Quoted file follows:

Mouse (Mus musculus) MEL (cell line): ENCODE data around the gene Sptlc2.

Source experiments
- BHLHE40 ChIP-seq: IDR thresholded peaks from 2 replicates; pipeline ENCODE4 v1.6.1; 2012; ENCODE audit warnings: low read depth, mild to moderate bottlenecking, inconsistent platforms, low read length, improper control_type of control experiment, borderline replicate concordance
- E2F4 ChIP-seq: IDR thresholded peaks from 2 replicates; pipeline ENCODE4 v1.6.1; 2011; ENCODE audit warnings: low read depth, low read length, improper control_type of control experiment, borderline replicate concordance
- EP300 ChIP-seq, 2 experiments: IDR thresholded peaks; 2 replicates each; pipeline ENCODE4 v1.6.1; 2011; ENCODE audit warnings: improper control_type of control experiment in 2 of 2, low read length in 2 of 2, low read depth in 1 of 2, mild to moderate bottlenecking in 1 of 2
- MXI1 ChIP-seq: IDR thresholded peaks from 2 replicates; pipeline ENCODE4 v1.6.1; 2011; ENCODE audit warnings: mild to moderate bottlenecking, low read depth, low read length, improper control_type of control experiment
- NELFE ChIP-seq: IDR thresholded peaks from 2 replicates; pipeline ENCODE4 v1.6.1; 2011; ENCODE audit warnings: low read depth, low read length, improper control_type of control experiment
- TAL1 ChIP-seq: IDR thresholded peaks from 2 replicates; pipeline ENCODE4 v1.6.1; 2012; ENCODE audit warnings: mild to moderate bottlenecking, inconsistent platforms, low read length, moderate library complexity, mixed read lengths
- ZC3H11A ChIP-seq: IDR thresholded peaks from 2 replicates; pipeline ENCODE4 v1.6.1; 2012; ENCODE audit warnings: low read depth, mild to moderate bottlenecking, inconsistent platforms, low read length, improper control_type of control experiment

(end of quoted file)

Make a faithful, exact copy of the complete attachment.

Mouse (Mus musculus) MEL (cell line): ENCODE data around the gene Sptlc2.

Source experiments
- BHLHE40 ChIP-seq: IDR thresholded peaks from 2 replicates; pipeline ENCODE4 v1.6.1; 2012; ENCODE audit warnings: low read depth, mild to moderate bottlenecking, inconsistent platforms, low read length, improper control_type of control experiment, borderline replicate concordance
- E2F4 ChIP-seq: IDR thresholded peaks from 2 replicates; pipeline ENCODE4 v1.6.1; 2011; ENCODE audit warnings: low read depth, low read length, improper control_type of control experiment, borderline replicate concordance
- EP300 ChIP-seq, 2 experiments: IDR thresholded peaks; 2 replicates each; pipeline ENCODE4 v1.6.1; 2011; ENCODE audit warnings: improper control_type of control experiment in 2 of 2, low read length in 2 of 2, low read depth in 1 of 2, mild to moderate bottlenecking in 1 of 2
- MXI1 ChIP-seq: IDR thresholded peaks from 2 replicates; pipeline ENCODE4 v1.6.1; 2011; ENCODE audit warnings: mild to moderate bottlenecking, low read depth, low read length, improper control_type of control experiment
- NELFE ChIP-seq: IDR thresholded peaks from 2 replicates; pipeline ENCODE4 v1.6.1; 2011; ENCODE audit warnings: low read depth, low read length, improper control_type of control experiment
- TAL1 ChIP-seq: IDR thresholded peaks from 2 replicates; pipeline ENCODE4 v1.6.1; 2012; ENCODE audit warnings: mild to moderate bottlenecking, inconsistent platforms, low read length, moderate library complexity, mixed read lengths
- ZC3H11A ChIP-seq: IDR thresholded peaks from 2 replicates; pipeline ENCODE4 v1.6.1; 2012; ENCODE audit warnings: low read depth, mild to moderate bottlenecking, inconsistent platforms, low read length, improper control_type of control experiment